With the positive economic and environmental traits, pongamia can

With the positive economic and environmental traits, pongamia can be viewed as a promising feedstock for future biodiesel production, especially in dry and hot regions. Pennycress (Thlaspi arvense L.) constitutes another efficient option and it has been proven by the USDA [28] to be present in 49 US states as a weed plant. The oil content of pennycress (36% with the major fatty acid – erucic acid) is approximately twice as high as that of soybean and it also outperforms corn in terms of its net energy output. Thus, it provides a more sustainable solution from the environmental footprint

perspective. A minimum amount of 907 kg (40 bushels) of pennycress can be harvested per acre, which would allow for producing about 115 gallons (435 L) of biodiesel [29] and [30]. If grown on marginal land, pennycress does not compete with food/feed production and can be used in winter as a ground cover crop protecting soil GSI-IX molecular weight from erosion. It can also be harvested in spring to prepare the soil for growing other crops in summer, e.g., soybeans, and it can be intercropped with corn and wheat. Pennycress can be easily harvested with the CT99021 datasheet conventional equipment used for other crops [31]. Water, nutrient and herbicide requirements of pennycress, as well as

insect and disease pressures, and environmental stresses need to be evaluated before using the crop for commercial biodiesel production. With its excellent biodiesel properties and a very short growing season, pennycress is said to have a tremendous opportunity to be commercialized as a biofuel feedstock in the future [28] and [32]. More studies on economic feasibility of the feedstock would be required to closer investigate the efficiency potential of the feedstock in the long-term perspective. Another prospective plant for biodiesel production is crambe – a Mediterranean plant that has been introduced to the US in the 1940’s. Crambe is drought-tolerant and can be compared with soybeans in terms of its economic efficiency. It also has up to 9% more erucic acid than rapeseed, which is a beneficial characteristic when the oil is used for biofuels production, although it has been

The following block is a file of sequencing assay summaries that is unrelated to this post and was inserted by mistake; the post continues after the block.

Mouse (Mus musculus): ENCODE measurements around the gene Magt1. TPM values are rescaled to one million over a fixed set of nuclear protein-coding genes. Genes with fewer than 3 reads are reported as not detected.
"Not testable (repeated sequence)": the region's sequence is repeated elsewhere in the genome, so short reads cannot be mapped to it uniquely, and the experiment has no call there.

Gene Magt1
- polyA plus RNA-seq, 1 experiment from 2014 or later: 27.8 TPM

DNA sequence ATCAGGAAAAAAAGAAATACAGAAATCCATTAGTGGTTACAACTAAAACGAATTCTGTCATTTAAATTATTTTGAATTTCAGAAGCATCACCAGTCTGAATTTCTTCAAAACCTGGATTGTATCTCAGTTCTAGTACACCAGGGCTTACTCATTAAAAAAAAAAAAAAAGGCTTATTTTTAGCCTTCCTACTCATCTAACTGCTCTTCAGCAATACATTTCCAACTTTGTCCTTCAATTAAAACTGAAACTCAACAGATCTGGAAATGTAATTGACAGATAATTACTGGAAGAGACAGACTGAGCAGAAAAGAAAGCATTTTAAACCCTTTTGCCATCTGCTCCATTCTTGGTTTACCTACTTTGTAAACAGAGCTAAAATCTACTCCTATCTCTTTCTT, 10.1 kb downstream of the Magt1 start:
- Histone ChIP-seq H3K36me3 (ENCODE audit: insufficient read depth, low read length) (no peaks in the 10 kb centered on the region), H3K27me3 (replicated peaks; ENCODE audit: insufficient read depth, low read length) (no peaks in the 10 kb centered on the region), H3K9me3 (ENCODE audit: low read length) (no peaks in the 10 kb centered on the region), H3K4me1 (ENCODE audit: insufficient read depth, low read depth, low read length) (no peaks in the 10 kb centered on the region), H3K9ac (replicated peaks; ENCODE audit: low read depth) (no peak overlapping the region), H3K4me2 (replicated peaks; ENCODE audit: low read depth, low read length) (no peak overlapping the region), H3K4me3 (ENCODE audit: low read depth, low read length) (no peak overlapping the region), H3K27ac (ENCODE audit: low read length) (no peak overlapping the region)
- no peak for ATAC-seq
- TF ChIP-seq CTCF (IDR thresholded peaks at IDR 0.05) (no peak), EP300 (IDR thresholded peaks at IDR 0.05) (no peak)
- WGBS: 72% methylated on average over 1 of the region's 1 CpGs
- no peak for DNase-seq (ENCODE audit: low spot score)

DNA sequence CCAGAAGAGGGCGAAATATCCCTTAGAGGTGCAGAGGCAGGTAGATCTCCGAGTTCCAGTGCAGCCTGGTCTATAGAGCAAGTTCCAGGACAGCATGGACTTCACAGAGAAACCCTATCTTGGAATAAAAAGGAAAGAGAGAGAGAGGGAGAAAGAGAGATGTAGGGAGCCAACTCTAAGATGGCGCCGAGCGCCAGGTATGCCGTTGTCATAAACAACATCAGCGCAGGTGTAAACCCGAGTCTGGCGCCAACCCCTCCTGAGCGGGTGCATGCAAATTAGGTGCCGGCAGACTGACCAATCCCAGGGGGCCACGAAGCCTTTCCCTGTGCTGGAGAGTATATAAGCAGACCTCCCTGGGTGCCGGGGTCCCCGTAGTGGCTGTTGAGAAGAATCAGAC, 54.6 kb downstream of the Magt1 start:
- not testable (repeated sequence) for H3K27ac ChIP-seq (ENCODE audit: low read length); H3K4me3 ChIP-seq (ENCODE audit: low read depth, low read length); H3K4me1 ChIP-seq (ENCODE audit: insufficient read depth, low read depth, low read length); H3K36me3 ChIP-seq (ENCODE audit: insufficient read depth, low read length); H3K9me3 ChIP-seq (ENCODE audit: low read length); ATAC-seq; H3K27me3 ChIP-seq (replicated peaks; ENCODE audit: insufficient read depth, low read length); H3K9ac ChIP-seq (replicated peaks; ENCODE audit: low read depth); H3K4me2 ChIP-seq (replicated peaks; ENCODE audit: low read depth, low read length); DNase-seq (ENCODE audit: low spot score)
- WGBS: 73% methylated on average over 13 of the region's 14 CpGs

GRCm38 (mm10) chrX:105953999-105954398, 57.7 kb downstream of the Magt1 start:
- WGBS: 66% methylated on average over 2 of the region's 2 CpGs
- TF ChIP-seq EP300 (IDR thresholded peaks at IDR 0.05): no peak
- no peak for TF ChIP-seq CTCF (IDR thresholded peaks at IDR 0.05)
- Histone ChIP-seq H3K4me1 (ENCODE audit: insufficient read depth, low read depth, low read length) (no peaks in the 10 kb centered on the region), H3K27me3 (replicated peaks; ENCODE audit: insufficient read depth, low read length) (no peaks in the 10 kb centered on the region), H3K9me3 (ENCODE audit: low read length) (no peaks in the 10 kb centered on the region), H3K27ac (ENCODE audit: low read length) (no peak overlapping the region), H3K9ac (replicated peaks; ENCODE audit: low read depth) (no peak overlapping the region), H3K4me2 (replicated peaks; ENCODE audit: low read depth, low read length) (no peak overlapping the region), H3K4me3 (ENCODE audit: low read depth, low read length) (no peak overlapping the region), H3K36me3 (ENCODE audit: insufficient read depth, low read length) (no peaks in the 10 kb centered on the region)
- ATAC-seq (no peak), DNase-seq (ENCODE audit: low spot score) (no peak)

associated with cardiac disease Glutathione peroxidase in humans. As recently investigated by the University of North Dakota Energy and Environmental Research Center (EERC), crambe seed oil can be converted into biofuels identical with petroleum fuels. In addition to its potential as a biofuel feedstock, crambe oil can be used for producing synthetic rubber, erucic acid-based materials, e.g., plastic film and nylon (currently produced from the imported rapeseed), as well as a lubricant for corrosion control [33]. Although the main focus of the paper is to present prospective and little-explored feedstocks and technologies for ethanol and biodiesel production, algae feedstock (for production of third generation biofuels) is worth mentioning in this context. Algae constitute a unique feedstock.

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